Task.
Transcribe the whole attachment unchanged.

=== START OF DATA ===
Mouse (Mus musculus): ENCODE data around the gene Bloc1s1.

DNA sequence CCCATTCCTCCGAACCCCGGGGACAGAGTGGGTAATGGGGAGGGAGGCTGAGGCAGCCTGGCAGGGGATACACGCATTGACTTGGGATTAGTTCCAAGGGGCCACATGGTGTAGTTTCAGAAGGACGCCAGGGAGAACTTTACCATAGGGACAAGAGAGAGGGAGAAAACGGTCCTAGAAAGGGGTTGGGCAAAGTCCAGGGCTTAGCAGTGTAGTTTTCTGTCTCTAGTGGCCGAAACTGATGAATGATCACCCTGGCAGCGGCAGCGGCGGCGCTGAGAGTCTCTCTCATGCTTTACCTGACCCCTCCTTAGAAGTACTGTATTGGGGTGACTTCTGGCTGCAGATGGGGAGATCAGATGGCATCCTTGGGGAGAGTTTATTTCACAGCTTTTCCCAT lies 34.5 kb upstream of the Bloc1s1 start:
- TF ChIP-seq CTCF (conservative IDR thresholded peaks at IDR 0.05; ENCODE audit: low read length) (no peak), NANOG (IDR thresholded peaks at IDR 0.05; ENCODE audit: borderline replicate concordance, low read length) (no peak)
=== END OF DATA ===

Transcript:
Mouse (Mus musculus): ENCODE data around the gene Bloc1s1.

DNA sequence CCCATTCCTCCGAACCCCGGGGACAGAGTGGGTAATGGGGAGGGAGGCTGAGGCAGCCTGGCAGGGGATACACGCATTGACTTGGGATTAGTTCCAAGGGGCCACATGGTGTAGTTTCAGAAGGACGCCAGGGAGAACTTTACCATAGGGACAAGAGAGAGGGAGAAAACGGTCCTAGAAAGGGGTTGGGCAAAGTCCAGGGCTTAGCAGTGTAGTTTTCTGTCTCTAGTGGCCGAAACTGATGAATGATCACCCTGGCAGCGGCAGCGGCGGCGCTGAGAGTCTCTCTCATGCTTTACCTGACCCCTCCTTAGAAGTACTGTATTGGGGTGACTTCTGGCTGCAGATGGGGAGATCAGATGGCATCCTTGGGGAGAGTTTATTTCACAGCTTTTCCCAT lies 34.5 kb upstream of the Bloc1s1 start:
- TF ChIP-seq CTCF (conservative IDR thresholded peaks at IDR 0.05; ENCODE audit: low read length) (no peak), NANOG (IDR thresholded peaks at IDR 0.05; ENCODE audit: borderline replicate concordance, low read length) (no peak)